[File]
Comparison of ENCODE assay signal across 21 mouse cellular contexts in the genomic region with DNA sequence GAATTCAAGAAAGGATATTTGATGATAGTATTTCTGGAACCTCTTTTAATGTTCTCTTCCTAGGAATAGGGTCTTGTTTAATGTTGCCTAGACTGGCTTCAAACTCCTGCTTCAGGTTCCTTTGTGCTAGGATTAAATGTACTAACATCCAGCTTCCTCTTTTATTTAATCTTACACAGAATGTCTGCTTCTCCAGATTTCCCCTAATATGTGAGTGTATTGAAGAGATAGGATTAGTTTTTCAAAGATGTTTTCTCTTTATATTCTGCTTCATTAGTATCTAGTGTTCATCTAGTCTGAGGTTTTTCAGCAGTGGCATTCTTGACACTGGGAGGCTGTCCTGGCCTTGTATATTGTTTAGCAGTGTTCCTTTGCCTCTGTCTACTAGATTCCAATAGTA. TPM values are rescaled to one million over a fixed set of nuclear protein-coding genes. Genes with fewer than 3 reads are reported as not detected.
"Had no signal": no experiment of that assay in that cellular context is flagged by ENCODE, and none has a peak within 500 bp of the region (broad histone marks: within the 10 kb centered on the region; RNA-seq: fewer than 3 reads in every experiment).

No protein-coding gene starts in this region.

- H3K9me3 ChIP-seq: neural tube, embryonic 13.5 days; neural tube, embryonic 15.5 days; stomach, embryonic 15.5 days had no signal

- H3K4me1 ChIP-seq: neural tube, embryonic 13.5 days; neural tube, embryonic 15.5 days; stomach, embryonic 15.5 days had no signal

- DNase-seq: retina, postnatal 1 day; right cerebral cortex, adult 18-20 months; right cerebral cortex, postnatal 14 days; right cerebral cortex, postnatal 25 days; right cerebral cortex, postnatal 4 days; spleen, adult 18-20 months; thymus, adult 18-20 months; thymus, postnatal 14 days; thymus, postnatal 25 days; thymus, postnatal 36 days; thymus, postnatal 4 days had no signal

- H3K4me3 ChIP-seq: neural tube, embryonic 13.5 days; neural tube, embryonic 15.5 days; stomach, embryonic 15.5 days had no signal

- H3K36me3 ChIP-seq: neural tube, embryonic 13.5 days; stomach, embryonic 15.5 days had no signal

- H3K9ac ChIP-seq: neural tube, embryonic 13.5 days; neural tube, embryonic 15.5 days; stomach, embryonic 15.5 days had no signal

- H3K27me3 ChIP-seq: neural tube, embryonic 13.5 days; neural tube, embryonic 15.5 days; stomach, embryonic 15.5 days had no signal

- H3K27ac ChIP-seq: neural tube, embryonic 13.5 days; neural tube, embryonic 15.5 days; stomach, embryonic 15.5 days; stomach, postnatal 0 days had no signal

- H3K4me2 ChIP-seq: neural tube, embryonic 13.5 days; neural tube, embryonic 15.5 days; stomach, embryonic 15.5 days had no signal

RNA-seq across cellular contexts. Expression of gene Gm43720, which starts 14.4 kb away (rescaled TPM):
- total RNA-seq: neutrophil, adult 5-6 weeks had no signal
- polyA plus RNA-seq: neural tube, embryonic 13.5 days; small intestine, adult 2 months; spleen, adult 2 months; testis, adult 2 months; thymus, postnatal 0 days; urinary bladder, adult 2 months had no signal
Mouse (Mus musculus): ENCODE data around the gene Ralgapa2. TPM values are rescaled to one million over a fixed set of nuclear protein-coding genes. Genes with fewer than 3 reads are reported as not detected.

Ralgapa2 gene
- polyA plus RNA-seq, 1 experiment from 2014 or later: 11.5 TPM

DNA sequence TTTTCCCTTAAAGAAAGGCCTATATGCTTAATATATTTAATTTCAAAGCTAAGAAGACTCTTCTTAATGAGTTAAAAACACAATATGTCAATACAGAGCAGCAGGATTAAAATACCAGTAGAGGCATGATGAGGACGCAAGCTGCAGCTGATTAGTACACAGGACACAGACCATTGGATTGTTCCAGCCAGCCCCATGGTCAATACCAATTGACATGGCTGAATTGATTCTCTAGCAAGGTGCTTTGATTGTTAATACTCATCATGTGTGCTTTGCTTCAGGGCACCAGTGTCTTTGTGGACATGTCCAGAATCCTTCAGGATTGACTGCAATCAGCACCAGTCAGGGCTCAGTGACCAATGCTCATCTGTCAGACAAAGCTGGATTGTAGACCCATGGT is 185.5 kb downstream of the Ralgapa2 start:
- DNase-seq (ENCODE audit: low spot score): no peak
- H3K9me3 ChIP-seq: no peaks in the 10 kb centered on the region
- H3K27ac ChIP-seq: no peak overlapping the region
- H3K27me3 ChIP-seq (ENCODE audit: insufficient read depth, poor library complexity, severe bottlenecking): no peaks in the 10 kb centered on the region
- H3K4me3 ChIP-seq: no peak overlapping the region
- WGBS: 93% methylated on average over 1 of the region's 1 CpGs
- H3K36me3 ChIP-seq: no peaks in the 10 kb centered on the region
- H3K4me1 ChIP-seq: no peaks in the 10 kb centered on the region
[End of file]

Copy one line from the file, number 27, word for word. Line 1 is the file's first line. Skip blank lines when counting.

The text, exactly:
- H3K4me1 ChIP-seq: no peaks in the 10 kb centered on the region